September 2007
How Energy Efficient is Your Home?


  1. The temperature on my water heater is set to 120 degrees or lower.
  2. The temperature on my water heater is set to 130 degrees.
  3. The temperature on my water heater is set to 140 degrees.
  4. The temperature on my water heater is set to 150 degrees or higher.

The recommended setting for water heaters is 120 degrees. For every 10 degrees you lower the temperature, you could save three to five percent on your energy costs.

  1. My water heater and exposed water pipes are insulated.
  2. My pipes are insulated, but not my water heater.
  3. My water heater is insulated, but not my pipes.
  4. Neither my pipes nor my water heater are insulated.

Water heating is the third largest energy expense in your home. Unless you have a tankless water heater, your water heater is constantly working to keep the water inside at the set temperature. By adding insulation to your water heater and pipes, you can help keep the water inside warm without working overtime.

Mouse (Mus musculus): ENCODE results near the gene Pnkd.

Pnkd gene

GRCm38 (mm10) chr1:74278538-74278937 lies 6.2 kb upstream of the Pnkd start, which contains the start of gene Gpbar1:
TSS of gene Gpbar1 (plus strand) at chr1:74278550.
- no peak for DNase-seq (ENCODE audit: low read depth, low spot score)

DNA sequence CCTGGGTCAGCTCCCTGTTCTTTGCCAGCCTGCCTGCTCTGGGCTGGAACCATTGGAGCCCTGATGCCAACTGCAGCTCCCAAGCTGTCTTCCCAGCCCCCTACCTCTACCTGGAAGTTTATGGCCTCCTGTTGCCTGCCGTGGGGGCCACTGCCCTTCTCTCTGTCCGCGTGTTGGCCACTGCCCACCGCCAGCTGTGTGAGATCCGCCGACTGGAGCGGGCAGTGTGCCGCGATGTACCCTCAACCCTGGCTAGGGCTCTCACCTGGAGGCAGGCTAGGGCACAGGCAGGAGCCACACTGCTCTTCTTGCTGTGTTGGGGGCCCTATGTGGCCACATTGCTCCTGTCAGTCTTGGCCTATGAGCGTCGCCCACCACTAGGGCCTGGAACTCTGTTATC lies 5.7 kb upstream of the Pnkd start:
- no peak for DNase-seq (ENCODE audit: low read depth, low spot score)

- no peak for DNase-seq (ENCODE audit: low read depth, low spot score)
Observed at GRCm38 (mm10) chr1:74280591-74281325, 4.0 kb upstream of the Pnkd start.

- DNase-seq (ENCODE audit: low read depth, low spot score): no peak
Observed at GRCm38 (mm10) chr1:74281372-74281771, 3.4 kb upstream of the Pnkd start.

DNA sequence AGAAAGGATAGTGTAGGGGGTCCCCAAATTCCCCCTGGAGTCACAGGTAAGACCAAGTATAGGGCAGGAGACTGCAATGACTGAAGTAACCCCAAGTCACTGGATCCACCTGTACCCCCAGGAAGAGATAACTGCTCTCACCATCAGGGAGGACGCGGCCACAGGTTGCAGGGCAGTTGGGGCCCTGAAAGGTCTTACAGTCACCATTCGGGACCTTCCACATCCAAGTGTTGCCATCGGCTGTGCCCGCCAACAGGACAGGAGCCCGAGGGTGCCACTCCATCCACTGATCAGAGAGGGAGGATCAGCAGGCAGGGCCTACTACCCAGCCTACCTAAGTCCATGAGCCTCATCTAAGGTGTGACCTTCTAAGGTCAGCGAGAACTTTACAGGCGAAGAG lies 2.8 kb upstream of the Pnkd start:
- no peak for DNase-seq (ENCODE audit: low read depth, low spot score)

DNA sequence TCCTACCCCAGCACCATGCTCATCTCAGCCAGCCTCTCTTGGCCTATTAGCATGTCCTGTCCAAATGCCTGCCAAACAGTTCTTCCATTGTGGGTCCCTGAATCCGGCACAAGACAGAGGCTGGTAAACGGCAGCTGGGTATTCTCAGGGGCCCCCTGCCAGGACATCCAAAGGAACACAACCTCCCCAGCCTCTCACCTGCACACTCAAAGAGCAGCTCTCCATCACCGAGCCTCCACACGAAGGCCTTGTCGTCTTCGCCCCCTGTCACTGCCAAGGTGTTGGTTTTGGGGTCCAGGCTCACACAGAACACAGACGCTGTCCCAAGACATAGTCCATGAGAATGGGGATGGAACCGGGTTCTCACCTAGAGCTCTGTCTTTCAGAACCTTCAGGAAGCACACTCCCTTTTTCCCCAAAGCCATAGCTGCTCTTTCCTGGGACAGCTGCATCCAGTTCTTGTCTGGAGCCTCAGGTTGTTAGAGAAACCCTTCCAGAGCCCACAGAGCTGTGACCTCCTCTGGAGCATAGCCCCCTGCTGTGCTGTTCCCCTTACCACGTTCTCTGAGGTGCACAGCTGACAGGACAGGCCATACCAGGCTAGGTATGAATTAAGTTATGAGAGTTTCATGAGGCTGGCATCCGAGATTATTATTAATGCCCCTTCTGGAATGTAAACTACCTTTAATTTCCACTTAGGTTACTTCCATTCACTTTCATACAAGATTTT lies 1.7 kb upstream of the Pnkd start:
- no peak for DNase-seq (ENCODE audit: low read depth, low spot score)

1. All of my showerheads are low-flow and I have no faucet or water heater leaks.
  2. I have low-flow showerheads and a few leaky faucets.
  3. I have regular flow showerheads and no leaky faucets.
  4. I have regular flow showerheads and some leaky faucets; oh, and maybe a little leak in the water heater, too.

A hot water faucet that leaks approximately one ounce of water per second can waste over 2,000 gallons of water each year, plus increase related energy costs. Install low-flow showerheads (less than 2.5 gallons per minute) and faucets (no more than 1 gpm).

Next page: Lighting

Page 1: Heating and Cooling
Page 2: Water Heating and Water Use
Page 3: Lighting
Page 4: Insulation
Page 5: Air Leaks
Page 6: How'd You Do?